Economy / Events / Foreign Policy / Middle East / Politics

ABCs of the GCC Crisis: Origins and Economics


On June 5th, Saudi Arabia, the United Arab Emirates, Bahrain and Egypt released a joint statement, announcing their severance of all diplomatic and trade ties with the gulf state of Qatar. This announcement came on the heels of rising tensions between Qatar and their fellow Arab states. The official reason given for the severance of ties was Qatar’s alleged connection to terrorism, and their funding of extremist groups. Qatar has long been accused of funding Islamist groups such as the Muslim Brotherhood in Egypt, and rebel Islamist factions in Libya and Syria. Islamist groups in the region oppose the autocratic and monarchist regimes of the region, and these rulers have not taken kindly to Qatar’s alleged support of their political rivals.

Aside from funding these groups, Qatar also uses their state sponsored news network, Al Jazeera, as an instrument of foreign policy, using the network to vocalize support for these rebel groups, and to criticize the regimes of their neighboring countries. These issues have long been points of contention between Qatar and its neighbors, but there have been no new developments that would have caused such a drastic action as the severance of all ties with Qatar.


Causes of the Crisis

To better understand what lead these four states to take such strong action against Qatar, we must consider the latter’s relationship with Iran. Unlike its gulf counterparts, Qatar has maintained diplomatic relations with Iran. Iran and Qatar share claim to the world’s largest natural gas field, and maintaining an economic relationship with Iran is key to Qatar’s access to this vital source of wealth. However, Iran is the regional rival of the Arab gulf states, and if one had a flair for dramatics, one may even say they’re Saudi Arabia’s arch nemesis.

This growing source of tension with Iran is more likely the cause for gulf states’ actions against Qatar. One action in particular likely drew their ire, and that is Qatar’s alleged payment of a $1 billion ransom to forces linked to Iran, after the capture of a Qatari falconry party in southern Iraq, that included members of the royal family. Knowledge of these payments ending up in the hands of Iranian officials is likely one of the triggering events that lead to the crisis that Qatar finds themselves in today.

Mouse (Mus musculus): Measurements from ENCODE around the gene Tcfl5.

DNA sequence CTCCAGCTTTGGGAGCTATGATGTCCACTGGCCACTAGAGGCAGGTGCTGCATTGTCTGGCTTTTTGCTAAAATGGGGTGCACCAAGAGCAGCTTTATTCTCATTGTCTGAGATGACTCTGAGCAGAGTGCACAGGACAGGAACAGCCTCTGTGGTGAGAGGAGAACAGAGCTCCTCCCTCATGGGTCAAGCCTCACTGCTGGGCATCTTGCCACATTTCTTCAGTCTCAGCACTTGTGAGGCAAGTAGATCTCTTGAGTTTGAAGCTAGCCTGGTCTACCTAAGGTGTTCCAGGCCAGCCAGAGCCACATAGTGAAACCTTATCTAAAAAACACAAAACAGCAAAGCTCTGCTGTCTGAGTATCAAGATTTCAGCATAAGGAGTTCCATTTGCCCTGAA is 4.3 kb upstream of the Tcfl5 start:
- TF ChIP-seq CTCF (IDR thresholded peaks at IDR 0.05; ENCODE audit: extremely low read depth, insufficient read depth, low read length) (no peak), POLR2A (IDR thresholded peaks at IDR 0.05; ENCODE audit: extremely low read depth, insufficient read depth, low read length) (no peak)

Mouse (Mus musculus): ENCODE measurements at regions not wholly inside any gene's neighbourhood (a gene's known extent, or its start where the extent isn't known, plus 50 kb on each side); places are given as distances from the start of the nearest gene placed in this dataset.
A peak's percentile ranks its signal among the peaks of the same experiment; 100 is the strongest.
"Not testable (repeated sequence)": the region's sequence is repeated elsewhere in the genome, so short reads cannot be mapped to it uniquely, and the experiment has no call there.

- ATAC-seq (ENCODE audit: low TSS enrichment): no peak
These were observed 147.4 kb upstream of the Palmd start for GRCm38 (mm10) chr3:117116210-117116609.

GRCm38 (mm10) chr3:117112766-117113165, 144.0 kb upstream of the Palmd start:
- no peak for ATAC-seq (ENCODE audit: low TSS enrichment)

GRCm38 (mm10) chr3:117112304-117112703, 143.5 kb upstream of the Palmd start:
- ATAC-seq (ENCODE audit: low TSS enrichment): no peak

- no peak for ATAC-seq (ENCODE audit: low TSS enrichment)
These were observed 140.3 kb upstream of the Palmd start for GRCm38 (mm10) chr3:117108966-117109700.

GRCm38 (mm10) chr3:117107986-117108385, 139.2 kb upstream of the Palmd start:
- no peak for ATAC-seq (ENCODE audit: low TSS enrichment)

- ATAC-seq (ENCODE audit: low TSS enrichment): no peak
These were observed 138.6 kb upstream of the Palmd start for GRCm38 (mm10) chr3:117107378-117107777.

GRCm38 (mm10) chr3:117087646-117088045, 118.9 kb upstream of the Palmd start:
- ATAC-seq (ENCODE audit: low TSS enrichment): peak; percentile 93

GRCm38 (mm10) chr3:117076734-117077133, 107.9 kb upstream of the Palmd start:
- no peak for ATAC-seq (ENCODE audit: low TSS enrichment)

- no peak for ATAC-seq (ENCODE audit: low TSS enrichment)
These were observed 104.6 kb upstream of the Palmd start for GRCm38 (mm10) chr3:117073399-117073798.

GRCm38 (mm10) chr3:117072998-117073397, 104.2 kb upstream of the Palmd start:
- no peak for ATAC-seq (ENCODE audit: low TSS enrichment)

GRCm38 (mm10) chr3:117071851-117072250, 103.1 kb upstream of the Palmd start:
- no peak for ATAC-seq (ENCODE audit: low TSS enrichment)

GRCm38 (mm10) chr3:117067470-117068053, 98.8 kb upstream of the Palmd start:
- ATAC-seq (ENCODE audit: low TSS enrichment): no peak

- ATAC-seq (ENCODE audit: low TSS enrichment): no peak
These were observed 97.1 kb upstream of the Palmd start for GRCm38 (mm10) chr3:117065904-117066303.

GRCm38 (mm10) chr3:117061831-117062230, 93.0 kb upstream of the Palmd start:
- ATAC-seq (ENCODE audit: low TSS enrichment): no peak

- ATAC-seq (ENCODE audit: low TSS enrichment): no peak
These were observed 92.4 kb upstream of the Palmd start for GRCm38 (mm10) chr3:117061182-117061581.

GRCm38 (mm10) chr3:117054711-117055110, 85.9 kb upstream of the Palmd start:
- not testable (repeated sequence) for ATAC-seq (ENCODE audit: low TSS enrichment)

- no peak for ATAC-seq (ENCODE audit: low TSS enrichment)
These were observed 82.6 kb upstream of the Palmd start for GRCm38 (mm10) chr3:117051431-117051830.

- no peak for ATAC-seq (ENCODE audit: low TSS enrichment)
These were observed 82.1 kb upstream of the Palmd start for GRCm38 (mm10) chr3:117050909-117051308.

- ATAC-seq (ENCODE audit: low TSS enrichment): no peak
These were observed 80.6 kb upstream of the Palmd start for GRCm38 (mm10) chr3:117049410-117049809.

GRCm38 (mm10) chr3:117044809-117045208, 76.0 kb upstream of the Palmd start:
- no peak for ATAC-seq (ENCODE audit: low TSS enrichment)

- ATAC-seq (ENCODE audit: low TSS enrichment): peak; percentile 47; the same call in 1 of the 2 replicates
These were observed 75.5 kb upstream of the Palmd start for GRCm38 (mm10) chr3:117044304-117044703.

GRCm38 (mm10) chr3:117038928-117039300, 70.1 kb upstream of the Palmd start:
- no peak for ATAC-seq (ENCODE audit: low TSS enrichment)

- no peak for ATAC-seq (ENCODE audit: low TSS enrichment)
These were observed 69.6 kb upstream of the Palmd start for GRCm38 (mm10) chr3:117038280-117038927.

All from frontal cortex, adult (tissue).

While we can only speculate as to what lead to these events, what does become immediately evident is that this embargo on Qatar will have immediate repercussions on the regional economy.


Economic Consequences

Qatar is a relatively small country, spanning less than 5,000 square miles in size, and boasting a population of barely 300,000. But Qatar is one of the wealthiest countries in the region, hosting over 2 million migrant workers year-round. Its economic weight has given it power in the region disproportionate to its size, and now its isolation has the potential to cause equally disproportional upheaval to the regional economy.

Of Qatar’s total population of approximately 2.5 million, 88% are migrants living in Qatar on work visas. The migrant labor not only supports Qatar’s own industry and development, but the remittances these workers send home to their native countries are integral parts of the economies of many states in the region. As travel and transport services to Qatar are cut off, many of these migrant workers will be forced to go home, or will be unable to get money back to their families, interrupting the flow of remittances out of Qatar. Egyptians alone make up 8% of Qatar’s migrant population, and while Egypt may be able to withstand the economic hit, smaller countries like Jordan that rely on remittances, and are caught in the crossfire, may not.

Within Qatar itself, migrant labor is a cornerstone of their plan for economic expansion. Qatar is aiming to establish themselves as a tourist destination. Migrant workers are vital to building up the infrastructure that Qatar needs to attract the wealthy western guests they’re looking for, and migrant workers make up nearly the entirety of the Qatari service industry. The loss of these workers would bring many development projects to a standstill, and cause Qatar’s foreign investors to flee.

Another important aspect of the local and regional economy that is at risk is Qatar Airways. Qatar Airways is a state sponsored company that brings in billions of dollars of revenue for Qatar every year, and is a key component to Qatar’s efforts to grow their tourist industry. The airline now likely faces banishment from key airport hubs in the Middle East, are their international investments are at risk. As of now, Qatar Airways has managed to minimize the impact of the new restrictions on their business, but they are a strong source of Qatari economic development, and will likely become a target of the Saudi led bloc if relations in the region are not normalized quickly.



Only a month into the diplomatic split in the GCC, it is still too soon to determine what industries will be most affected by the crisis with Qatar, but we can already see where cracks have begun to form in the fragile foundation of the regional economy. Only time will tell how Qatar will respond to these events, but if relations continue to deteriorate as they have, the likelihood of avoiding major economic recession in the region is low.